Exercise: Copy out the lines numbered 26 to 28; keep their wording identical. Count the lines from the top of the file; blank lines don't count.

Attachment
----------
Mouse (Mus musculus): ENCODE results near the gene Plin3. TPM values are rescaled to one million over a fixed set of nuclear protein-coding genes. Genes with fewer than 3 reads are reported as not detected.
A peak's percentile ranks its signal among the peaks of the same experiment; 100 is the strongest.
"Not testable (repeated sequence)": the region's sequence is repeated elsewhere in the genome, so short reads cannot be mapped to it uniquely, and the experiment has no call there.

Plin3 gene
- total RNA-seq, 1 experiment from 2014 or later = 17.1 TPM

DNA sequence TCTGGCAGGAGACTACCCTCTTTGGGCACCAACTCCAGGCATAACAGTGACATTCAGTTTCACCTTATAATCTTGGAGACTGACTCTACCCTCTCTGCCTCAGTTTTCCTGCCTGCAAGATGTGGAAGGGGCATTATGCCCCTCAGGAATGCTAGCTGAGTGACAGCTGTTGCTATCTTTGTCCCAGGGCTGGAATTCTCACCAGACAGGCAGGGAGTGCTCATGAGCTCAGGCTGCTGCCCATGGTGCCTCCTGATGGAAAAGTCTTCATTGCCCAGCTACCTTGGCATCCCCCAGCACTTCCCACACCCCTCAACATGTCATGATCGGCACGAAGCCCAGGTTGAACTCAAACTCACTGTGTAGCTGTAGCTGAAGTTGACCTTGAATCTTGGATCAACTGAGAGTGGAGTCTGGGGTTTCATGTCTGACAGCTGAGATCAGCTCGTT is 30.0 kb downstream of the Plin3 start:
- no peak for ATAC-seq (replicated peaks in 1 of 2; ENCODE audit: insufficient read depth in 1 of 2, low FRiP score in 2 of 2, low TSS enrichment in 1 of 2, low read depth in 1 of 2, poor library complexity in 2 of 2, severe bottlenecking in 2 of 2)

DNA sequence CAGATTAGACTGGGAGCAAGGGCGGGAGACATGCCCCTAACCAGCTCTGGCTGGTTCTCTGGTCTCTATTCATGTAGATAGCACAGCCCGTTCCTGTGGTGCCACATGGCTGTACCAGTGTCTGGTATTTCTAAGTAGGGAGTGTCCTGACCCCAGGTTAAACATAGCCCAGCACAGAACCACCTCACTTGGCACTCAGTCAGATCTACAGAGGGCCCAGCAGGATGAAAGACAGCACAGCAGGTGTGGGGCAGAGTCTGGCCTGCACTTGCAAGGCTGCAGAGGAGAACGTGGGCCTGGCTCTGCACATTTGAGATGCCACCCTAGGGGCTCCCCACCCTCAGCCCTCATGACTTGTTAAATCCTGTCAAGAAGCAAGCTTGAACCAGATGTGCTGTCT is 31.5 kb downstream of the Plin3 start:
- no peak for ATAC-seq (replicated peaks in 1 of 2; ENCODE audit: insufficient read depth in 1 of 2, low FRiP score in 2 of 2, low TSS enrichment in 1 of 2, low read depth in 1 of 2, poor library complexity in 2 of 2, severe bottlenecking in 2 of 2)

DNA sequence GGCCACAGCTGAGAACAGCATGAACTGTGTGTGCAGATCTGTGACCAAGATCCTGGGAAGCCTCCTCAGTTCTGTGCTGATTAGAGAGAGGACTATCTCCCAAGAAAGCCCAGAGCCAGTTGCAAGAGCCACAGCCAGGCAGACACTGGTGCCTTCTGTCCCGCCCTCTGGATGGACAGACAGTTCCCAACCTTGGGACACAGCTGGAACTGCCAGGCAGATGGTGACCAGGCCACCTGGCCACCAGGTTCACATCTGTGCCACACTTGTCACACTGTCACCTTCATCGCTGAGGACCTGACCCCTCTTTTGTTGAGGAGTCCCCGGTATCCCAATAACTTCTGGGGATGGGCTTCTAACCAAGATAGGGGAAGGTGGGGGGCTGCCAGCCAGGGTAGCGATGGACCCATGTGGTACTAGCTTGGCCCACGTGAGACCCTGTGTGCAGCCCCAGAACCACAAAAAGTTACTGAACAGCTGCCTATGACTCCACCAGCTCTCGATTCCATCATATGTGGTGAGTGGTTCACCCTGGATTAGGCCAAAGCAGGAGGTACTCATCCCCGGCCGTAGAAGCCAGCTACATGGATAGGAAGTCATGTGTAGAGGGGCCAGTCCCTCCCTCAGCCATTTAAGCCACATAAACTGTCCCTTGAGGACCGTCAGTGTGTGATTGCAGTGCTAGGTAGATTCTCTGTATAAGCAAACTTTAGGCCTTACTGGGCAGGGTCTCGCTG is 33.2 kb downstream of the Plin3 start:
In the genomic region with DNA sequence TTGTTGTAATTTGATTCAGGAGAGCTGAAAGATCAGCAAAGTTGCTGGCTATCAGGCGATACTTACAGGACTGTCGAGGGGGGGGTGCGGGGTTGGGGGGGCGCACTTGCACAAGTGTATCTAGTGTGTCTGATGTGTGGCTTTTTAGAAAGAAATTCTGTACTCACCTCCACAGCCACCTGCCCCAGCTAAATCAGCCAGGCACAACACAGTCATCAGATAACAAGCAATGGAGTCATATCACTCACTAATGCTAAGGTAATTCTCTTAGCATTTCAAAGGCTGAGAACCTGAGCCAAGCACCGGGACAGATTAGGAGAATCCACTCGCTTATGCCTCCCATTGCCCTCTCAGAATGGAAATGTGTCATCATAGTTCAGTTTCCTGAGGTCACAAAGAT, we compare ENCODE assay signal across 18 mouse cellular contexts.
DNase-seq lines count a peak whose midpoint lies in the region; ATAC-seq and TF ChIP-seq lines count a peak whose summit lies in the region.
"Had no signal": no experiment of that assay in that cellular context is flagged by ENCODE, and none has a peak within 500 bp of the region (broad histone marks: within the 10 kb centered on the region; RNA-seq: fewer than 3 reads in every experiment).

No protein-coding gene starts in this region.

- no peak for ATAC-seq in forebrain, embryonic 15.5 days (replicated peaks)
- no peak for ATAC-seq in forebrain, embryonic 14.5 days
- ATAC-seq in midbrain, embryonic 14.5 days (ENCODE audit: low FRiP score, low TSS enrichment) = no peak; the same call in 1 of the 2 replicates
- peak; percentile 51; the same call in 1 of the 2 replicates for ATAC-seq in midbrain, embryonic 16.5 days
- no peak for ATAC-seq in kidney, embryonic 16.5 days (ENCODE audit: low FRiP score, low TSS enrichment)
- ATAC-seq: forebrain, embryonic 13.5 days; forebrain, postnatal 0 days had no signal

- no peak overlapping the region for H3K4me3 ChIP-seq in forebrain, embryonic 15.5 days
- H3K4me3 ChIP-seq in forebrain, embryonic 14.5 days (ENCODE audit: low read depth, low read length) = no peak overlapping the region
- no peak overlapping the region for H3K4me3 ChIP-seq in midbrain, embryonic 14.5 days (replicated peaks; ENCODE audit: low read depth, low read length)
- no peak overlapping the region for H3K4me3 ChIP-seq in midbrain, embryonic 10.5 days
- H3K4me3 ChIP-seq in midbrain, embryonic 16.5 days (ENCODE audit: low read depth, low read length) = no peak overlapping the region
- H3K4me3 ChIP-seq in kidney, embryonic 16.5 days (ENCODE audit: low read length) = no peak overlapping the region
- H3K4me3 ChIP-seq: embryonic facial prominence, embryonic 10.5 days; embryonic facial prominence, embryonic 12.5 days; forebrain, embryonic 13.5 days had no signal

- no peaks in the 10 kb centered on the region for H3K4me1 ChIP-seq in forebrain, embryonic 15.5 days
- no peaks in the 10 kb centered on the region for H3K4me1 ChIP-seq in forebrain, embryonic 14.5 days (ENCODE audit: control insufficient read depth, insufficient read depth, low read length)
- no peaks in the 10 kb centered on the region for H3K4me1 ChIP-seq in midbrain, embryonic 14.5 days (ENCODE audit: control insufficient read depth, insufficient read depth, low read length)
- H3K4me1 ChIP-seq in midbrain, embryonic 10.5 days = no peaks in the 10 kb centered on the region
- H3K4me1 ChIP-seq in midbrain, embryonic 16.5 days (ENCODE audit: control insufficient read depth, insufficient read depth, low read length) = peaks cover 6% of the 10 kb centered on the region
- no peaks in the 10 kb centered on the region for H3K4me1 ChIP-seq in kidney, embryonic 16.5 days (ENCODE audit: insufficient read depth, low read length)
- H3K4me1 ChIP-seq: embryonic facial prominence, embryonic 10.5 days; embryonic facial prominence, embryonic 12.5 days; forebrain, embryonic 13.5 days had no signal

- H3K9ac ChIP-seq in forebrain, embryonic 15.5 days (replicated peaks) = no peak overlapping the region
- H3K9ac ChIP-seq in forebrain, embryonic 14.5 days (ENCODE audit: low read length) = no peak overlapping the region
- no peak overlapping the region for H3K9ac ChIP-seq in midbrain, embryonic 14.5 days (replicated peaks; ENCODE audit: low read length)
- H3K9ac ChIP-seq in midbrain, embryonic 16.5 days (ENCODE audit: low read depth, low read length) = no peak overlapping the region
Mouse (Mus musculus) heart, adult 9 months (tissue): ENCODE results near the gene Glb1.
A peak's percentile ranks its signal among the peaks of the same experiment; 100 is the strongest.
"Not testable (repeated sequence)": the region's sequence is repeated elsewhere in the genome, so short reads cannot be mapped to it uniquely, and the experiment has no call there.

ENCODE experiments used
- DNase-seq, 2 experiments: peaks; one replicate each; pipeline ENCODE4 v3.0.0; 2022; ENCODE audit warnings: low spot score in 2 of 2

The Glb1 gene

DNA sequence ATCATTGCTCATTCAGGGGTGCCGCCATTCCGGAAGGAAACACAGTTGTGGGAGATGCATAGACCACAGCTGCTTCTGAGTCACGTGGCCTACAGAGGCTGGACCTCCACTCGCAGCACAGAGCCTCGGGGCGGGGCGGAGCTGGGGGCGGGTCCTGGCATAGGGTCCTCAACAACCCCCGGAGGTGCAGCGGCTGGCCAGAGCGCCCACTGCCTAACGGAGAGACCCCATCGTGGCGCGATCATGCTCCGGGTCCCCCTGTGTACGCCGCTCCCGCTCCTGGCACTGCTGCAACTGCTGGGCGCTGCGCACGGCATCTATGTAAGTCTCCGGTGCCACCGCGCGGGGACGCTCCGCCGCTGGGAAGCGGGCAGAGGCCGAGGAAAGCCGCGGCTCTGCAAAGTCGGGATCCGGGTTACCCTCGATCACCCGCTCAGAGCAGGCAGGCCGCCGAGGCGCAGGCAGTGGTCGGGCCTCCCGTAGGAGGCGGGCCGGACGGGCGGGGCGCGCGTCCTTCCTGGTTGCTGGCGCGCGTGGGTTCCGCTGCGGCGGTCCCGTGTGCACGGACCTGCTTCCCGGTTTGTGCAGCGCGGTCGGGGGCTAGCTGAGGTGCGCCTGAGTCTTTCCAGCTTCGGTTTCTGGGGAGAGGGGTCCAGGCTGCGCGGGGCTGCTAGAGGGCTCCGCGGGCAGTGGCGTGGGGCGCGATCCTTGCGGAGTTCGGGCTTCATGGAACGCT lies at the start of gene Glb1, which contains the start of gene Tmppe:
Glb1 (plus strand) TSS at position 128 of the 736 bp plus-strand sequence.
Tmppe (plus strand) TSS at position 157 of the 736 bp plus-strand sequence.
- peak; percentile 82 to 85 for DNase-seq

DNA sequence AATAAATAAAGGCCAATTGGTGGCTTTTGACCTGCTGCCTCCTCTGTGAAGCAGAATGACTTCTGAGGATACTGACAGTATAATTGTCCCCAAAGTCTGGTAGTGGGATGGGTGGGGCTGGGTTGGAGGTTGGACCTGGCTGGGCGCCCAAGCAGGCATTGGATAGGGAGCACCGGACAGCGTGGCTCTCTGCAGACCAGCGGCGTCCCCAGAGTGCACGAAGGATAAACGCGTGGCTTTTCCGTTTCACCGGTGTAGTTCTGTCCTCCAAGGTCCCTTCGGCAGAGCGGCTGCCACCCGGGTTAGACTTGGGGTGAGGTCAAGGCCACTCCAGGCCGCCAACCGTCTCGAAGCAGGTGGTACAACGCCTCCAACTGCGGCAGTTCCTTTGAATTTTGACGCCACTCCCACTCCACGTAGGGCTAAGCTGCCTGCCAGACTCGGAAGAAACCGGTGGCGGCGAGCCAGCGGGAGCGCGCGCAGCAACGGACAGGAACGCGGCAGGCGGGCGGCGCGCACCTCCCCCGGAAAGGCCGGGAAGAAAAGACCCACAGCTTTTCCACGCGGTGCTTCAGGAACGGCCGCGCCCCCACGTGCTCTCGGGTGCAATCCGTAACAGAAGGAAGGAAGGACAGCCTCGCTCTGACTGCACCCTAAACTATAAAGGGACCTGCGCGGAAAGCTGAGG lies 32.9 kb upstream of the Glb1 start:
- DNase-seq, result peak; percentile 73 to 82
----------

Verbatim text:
- H3K4me3 ChIP-seq in kidney, embryonic 16.5 days (ENCODE audit: low read length) = no peak overlapping the region
- H3K4me3 ChIP-seq: embryonic facial prominence, embryonic 10.5 days; embryonic facial prominence, embryonic 12.5 days; forebrain, embryonic 13.5 days had no signal

- no peaks in the 10 kb centered on the region for H3K4me1 ChIP-seq in forebrain, embryonic 15.5 days